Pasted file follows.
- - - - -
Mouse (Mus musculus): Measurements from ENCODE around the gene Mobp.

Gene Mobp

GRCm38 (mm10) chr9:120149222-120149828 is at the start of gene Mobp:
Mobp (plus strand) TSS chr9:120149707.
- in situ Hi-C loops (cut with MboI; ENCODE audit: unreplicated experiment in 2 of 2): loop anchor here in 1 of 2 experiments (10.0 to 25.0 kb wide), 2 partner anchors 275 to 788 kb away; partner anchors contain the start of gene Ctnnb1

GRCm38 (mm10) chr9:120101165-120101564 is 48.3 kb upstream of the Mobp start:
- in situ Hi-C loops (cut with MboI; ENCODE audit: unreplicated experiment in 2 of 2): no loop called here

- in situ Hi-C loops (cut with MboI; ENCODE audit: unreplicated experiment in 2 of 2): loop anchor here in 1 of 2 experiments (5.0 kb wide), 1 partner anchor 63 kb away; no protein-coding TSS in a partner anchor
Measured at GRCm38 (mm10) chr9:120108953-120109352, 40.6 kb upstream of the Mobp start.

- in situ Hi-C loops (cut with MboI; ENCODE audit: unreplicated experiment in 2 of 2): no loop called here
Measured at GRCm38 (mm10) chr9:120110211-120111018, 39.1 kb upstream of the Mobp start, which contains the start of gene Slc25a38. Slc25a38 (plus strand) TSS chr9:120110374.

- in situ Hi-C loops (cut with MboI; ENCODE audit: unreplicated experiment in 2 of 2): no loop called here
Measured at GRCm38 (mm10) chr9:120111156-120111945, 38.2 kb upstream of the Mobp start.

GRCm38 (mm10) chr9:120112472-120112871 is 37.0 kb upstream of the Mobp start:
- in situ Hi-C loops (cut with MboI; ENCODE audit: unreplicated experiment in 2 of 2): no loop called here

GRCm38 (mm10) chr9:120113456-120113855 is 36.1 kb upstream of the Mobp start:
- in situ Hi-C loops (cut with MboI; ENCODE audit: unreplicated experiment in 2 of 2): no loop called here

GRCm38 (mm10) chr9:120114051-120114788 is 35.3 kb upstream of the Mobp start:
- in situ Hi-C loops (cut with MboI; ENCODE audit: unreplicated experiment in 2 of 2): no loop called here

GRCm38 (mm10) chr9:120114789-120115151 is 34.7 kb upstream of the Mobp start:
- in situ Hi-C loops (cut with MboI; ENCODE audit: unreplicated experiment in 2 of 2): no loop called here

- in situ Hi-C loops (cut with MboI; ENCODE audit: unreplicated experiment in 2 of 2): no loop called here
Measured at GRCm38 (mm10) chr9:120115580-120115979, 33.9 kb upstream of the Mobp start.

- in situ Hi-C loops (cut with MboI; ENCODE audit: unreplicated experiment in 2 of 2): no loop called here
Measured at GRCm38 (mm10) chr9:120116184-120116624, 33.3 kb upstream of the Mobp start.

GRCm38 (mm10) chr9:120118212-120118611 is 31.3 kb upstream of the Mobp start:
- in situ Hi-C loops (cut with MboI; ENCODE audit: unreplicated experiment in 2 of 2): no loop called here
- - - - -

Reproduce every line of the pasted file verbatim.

Mouse (Mus musculus): Measurements from ENCODE around the gene Mobp.

Gene Mobp

GRCm38 (mm10) chr9:120149222-120149828 is at the start of gene Mobp:
Mobp (plus strand) TSS chr9:120149707.
- in situ Hi-C loops (cut with MboI; ENCODE audit: unreplicated experiment in 2 of 2): loop anchor here in 1 of 2 experiments (10.0 to 25.0 kb wide), 2 partner anchors 275 to 788 kb away; partner anchors contain the start of gene Ctnnb1

GRCm38 (mm10) chr9:120101165-120101564 is 48.3 kb upstream of the Mobp start:
- in situ Hi-C loops (cut with MboI; ENCODE audit: unreplicated experiment in 2 of 2): no loop called here

- in situ Hi-C loops (cut with MboI; ENCODE audit: unreplicated experiment in 2 of 2): loop anchor here in 1 of 2 experiments (5.0 kb wide), 1 partner anchor 63 kb away; no protein-coding TSS in a partner anchor
Measured at GRCm38 (mm10) chr9:120108953-120109352, 40.6 kb upstream of the Mobp start.

- in situ Hi-C loops (cut with MboI; ENCODE audit: unreplicated experiment in 2 of 2): no loop called here
Measured at GRCm38 (mm10) chr9:120110211-120111018, 39.1 kb upstream of the Mobp start, which contains the start of gene Slc25a38. Slc25a38 (plus strand) TSS chr9:120110374.

- in situ Hi-C loops (cut with MboI; ENCODE audit: unreplicated experiment in 2 of 2): no loop called here
Measured at GRCm38 (mm10) chr9:120111156-120111945, 38.2 kb upstream of the Mobp start.

GRCm38 (mm10) chr9:120112472-120112871 is 37.0 kb upstream of the Mobp start:
- in situ Hi-C loops (cut with MboI; ENCODE audit: unreplicated experiment in 2 of 2): no loop called here

GRCm38 (mm10) chr9:120113456-120113855 is 36.1 kb upstream of the Mobp start:
- in situ Hi-C loops (cut with MboI; ENCODE audit: unreplicated experiment in 2 of 2): no loop called here

GRCm38 (mm10) chr9:120114051-120114788 is 35.3 kb upstream of the Mobp start:
- in situ Hi-C loops (cut with MboI; ENCODE audit: unreplicated experiment in 2 of 2): no loop called here

GRCm38 (mm10) chr9:120114789-120115151 is 34.7 kb upstream of the Mobp start:
- in situ Hi-C loops (cut with MboI; ENCODE audit: unreplicated experiment in 2 of 2): no loop called here

- in situ Hi-C loops (cut with MboI; ENCODE audit: unreplicated experiment in 2 of 2): no loop called here
Measured at GRCm38 (mm10) chr9:120115580-120115979, 33.9 kb upstream of the Mobp start.

- in situ Hi-C loops (cut with MboI; ENCODE audit: unreplicated experiment in 2 of 2): no loop called here
Measured at GRCm38 (mm10) chr9:120116184-120116624, 33.3 kb upstream of the Mobp start.

GRCm38 (mm10) chr9:120118212-120118611 is 31.3 kb upstream of the Mobp start:
- in situ Hi-C loops (cut with MboI; ENCODE audit: unreplicated experiment in 2 of 2): no loop called here